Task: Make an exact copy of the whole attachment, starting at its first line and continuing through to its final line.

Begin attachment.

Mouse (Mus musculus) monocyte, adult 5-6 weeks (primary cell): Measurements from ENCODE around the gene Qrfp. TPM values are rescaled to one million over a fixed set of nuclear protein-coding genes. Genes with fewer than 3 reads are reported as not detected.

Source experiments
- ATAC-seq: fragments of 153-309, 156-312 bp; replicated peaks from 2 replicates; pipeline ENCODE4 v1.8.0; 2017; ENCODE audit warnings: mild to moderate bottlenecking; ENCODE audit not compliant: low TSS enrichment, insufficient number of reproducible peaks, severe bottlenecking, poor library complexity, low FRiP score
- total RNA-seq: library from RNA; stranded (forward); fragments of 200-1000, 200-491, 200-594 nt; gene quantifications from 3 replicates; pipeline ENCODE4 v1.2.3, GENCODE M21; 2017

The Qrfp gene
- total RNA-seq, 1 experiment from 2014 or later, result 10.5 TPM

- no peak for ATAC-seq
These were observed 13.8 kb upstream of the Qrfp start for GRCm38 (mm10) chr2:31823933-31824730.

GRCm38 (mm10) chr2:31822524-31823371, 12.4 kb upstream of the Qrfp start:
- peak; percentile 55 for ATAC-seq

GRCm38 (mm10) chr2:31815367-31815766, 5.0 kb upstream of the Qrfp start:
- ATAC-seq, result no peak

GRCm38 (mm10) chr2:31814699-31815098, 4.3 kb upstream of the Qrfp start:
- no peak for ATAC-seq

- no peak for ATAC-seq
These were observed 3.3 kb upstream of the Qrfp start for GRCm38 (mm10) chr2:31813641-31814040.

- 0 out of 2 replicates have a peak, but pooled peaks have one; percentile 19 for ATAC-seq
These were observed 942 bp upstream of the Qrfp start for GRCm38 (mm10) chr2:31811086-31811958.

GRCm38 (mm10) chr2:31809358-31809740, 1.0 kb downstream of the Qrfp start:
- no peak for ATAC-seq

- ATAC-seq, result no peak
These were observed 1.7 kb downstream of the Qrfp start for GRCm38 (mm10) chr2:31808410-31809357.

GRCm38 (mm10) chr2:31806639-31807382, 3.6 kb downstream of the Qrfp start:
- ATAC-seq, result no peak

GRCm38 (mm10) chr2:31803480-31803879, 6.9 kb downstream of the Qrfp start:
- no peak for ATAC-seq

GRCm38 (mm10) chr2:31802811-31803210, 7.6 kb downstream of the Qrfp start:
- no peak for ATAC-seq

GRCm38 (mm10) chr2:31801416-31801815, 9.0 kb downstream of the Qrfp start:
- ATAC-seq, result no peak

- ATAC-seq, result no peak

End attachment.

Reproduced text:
Mouse (Mus musculus) monocyte, adult 5-6 weeks (primary cell): Measurements from ENCODE around the gene Qrfp. TPM values are rescaled to one million over a fixed set of nuclear protein-coding genes. Genes with fewer than 3 reads are reported as not detected.

Source experiments
- ATAC-seq: fragments of 153-309, 156-312 bp; replicated peaks from 2 replicates; pipeline ENCODE4 v1.8.0; 2017; ENCODE audit warnings: mild to moderate bottlenecking; ENCODE audit not compliant: low TSS enrichment, insufficient number of reproducible peaks, severe bottlenecking, poor library complexity, low FRiP score
- total RNA-seq: library from RNA; stranded (forward); fragments of 200-1000, 200-491, 200-594 nt; gene quantifications from 3 replicates; pipeline ENCODE4 v1.2.3, GENCODE M21; 2017

The Qrfp gene
- total RNA-seq, 1 experiment from 2014 or later, result 10.5 TPM

- no peak for ATAC-seq
These were observed 13.8 kb upstream of the Qrfp start for GRCm38 (mm10) chr2:31823933-31824730.

GRCm38 (mm10) chr2:31822524-31823371, 12.4 kb upstream of the Qrfp start:
- peak; percentile 55 for ATAC-seq

GRCm38 (mm10) chr2:31815367-31815766, 5.0 kb upstream of the Qrfp start:
- ATAC-seq, result no peak

GRCm38 (mm10) chr2:31814699-31815098, 4.3 kb upstream of the Qrfp start:
- no peak for ATAC-seq

- no peak for ATAC-seq
These were observed 3.3 kb upstream of the Qrfp start for GRCm38 (mm10) chr2:31813641-31814040.

- 0 out of 2 replicates have a peak, but pooled peaks have one; percentile 19 for ATAC-seq
These were observed 942 bp upstream of the Qrfp start for GRCm38 (mm10) chr2:31811086-31811958.

GRCm38 (mm10) chr2:31809358-31809740, 1.0 kb downstream of the Qrfp start:
- no peak for ATAC-seq

- ATAC-seq, result no peak
These were observed 1.7 kb downstream of the Qrfp start for GRCm38 (mm10) chr2:31808410-31809357.

GRCm38 (mm10) chr2:31806639-31807382, 3.6 kb downstream of the Qrfp start:
- ATAC-seq, result no peak

GRCm38 (mm10) chr2:31803480-31803879, 6.9 kb downstream of the Qrfp start:
- no peak for ATAC-seq

GRCm38 (mm10) chr2:31802811-31803210, 7.6 kb downstream of the Qrfp start:
- no peak for ATAC-seq

GRCm38 (mm10) chr2:31801416-31801815, 9.0 kb downstream of the Qrfp start:
- ATAC-seq, result no peak

- ATAC-seq, result no peak